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This website is made possible by third party financial support from Sage Therapeutics, Inc. and Biogen Inc.

Is Depression Different in Men and Women?

Is Depression Different in Men and Women?

October 21, 2022

Editorially reviewed by Dr Michael Banov

The onset of major depression can vary widely with gender appearing to play a role in how the condition manifests.

Man and Woman Stressed

Depression is a heterogeneous disease that continues to be diagnosed by patient reported symptoms rather than any pathopsychological marker or neurobiological etiology.1

The DSM-5 provides the symptomatic criteria which require at least five of nine core symptoms including low mood, lack of motivation, loss of pleasure in activities and interests, altered appetite, difficulty sleeping, guilt, and difficulty concentrating.2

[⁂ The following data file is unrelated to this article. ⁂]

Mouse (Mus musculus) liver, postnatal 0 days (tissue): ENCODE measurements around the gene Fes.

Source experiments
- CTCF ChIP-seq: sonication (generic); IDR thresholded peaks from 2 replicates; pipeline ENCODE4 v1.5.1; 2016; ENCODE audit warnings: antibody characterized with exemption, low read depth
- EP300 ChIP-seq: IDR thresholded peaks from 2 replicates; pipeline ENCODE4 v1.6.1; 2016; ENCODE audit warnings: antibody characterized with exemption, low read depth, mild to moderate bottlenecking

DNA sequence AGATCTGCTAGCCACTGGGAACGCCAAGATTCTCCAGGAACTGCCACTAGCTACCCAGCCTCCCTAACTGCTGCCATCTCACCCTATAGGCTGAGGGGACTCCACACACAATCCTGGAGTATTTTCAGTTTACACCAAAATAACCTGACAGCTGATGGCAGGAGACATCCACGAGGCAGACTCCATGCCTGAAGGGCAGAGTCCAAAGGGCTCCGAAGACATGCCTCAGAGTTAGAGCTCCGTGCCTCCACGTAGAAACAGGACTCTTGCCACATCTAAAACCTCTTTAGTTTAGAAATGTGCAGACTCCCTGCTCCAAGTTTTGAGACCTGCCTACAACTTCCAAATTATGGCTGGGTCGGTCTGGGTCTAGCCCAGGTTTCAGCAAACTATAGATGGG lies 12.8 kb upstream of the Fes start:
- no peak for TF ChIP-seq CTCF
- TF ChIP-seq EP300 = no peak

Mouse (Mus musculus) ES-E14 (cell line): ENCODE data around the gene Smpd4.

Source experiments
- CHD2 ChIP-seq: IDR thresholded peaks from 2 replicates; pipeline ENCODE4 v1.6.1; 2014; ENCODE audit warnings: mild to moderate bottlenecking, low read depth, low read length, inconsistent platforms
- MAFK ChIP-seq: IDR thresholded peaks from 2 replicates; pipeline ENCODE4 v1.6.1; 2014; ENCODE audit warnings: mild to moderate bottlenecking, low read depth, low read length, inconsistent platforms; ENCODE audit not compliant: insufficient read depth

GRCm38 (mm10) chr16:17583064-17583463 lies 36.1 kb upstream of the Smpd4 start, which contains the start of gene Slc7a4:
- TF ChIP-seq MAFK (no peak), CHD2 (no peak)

Clinicians often diagnose and treat patients for depression who have varied symptomatology, some of which are not included in the DSM 5 criteria. These include somatic symptoms, anxiety/panic, and obsessional thinking.3

Differences in depressed men and women are one of the more obvious and important observations in the heterogeneity of depression. Biological, hormonal, and psychosocial differences among the genders may explain the different depression presentations and need for varied treatment approaches. Research has suggested that multiple factors play a role in determining what a person's experience of depression may like and how it will present.4